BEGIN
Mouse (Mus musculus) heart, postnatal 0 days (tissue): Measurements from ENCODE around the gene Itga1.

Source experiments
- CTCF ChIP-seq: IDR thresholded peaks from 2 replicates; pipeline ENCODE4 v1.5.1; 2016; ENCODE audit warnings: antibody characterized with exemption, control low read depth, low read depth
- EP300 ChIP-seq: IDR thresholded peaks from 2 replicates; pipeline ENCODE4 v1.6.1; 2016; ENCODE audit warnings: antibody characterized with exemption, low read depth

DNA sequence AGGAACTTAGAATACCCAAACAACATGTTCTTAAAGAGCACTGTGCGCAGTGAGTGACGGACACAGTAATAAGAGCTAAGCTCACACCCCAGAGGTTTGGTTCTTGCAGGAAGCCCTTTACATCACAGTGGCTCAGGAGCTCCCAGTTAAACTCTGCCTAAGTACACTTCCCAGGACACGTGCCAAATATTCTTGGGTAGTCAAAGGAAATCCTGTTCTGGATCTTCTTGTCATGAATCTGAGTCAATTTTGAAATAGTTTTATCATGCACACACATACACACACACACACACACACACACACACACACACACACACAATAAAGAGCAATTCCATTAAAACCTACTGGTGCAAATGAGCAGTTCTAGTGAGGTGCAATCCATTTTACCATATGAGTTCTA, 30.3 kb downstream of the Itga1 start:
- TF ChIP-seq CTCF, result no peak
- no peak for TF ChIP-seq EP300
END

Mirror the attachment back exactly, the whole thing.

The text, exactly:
Mouse (Mus musculus) heart, postnatal 0 days (tissue): Measurements from ENCODE around the gene Itga1.

Source experiments
- CTCF ChIP-seq: IDR thresholded peaks from 2 replicates; pipeline ENCODE4 v1.5.1; 2016; ENCODE audit warnings: antibody characterized with exemption, control low read depth, low read depth
- EP300 ChIP-seq: IDR thresholded peaks from 2 replicates; pipeline ENCODE4 v1.6.1; 2016; ENCODE audit warnings: antibody characterized with exemption, low read depth

DNA sequence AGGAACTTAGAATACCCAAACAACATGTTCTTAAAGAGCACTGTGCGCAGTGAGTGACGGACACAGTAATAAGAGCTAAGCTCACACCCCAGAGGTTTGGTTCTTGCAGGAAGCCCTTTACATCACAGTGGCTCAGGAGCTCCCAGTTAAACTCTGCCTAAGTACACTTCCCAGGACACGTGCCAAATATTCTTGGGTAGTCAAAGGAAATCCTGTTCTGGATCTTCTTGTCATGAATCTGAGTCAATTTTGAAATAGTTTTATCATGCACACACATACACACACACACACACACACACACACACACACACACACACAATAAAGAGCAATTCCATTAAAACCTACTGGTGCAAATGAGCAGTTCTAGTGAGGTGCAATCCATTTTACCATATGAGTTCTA, 30.3 kb downstream of the Itga1 start:
- TF ChIP-seq CTCF, result no peak
- no peak for TF ChIP-seq EP300